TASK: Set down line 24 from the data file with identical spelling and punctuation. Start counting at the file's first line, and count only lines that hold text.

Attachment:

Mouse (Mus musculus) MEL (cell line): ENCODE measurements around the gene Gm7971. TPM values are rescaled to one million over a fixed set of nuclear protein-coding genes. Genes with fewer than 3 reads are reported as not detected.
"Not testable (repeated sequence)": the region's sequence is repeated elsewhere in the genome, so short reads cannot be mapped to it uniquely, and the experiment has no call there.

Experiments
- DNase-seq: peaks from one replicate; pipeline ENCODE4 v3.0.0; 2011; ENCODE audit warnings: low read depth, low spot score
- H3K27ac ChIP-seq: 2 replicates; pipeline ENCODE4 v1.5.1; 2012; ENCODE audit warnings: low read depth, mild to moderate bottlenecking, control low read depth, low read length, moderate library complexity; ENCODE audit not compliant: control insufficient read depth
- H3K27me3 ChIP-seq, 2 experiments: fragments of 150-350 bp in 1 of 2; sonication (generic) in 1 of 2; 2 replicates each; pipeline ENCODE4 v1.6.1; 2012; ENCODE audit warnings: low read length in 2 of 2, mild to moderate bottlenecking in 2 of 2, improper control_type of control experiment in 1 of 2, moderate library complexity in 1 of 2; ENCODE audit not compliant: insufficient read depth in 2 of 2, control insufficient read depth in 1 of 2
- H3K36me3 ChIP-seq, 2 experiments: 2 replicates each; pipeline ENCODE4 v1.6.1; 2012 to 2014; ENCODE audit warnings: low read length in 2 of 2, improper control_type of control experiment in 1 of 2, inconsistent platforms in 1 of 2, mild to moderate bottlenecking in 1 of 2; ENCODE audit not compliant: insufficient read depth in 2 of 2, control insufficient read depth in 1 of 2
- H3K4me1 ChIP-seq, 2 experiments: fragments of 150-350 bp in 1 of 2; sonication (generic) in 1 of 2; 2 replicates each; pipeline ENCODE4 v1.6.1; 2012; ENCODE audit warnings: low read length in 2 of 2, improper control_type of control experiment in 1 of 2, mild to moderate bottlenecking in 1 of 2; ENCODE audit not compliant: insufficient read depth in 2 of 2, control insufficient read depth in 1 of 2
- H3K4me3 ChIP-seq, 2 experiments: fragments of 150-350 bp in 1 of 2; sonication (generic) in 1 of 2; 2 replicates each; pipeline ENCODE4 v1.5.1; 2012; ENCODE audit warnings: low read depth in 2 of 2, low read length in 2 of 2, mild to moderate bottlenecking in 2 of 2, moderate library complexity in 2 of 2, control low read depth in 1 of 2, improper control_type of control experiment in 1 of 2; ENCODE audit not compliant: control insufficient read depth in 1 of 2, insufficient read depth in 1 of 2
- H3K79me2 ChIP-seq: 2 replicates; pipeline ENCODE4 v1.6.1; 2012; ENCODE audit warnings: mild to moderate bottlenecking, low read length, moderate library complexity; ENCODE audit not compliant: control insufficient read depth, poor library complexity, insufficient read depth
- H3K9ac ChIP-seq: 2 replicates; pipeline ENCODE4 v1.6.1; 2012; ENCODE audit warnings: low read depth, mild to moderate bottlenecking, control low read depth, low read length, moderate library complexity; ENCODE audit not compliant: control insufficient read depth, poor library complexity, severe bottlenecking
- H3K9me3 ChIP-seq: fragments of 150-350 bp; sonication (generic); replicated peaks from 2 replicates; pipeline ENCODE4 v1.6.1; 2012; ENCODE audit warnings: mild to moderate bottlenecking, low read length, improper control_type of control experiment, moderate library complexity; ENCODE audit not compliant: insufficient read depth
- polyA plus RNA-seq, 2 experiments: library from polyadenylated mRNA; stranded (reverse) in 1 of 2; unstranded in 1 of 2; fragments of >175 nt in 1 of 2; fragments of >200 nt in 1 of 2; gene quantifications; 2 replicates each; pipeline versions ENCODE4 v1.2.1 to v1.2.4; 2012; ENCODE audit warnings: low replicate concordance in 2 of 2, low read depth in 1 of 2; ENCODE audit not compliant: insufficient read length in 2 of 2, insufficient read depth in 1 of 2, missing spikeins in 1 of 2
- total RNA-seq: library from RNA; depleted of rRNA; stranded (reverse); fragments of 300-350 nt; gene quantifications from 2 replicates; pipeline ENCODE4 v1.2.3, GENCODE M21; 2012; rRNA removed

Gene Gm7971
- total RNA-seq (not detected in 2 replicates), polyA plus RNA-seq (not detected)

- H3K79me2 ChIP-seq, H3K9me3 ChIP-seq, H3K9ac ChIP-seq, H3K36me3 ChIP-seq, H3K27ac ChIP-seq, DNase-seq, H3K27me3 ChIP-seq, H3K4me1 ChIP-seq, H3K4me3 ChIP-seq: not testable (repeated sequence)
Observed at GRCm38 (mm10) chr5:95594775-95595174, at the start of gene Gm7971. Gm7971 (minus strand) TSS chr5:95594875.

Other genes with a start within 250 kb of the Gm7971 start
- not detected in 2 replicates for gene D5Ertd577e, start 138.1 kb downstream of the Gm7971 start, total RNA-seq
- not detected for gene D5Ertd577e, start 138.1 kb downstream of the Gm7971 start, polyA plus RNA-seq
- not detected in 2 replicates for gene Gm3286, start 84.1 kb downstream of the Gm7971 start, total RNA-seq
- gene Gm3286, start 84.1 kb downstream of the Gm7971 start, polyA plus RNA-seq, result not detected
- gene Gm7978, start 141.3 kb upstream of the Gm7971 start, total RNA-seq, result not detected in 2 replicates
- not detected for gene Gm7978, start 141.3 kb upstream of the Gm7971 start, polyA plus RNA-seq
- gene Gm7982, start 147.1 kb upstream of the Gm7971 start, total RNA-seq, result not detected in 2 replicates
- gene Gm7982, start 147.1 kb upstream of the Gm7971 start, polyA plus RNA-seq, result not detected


- gene Gm7978, start 141.3 kb upstream of the Gm7971 start, total RNA-seq, result not detected in 2 replicates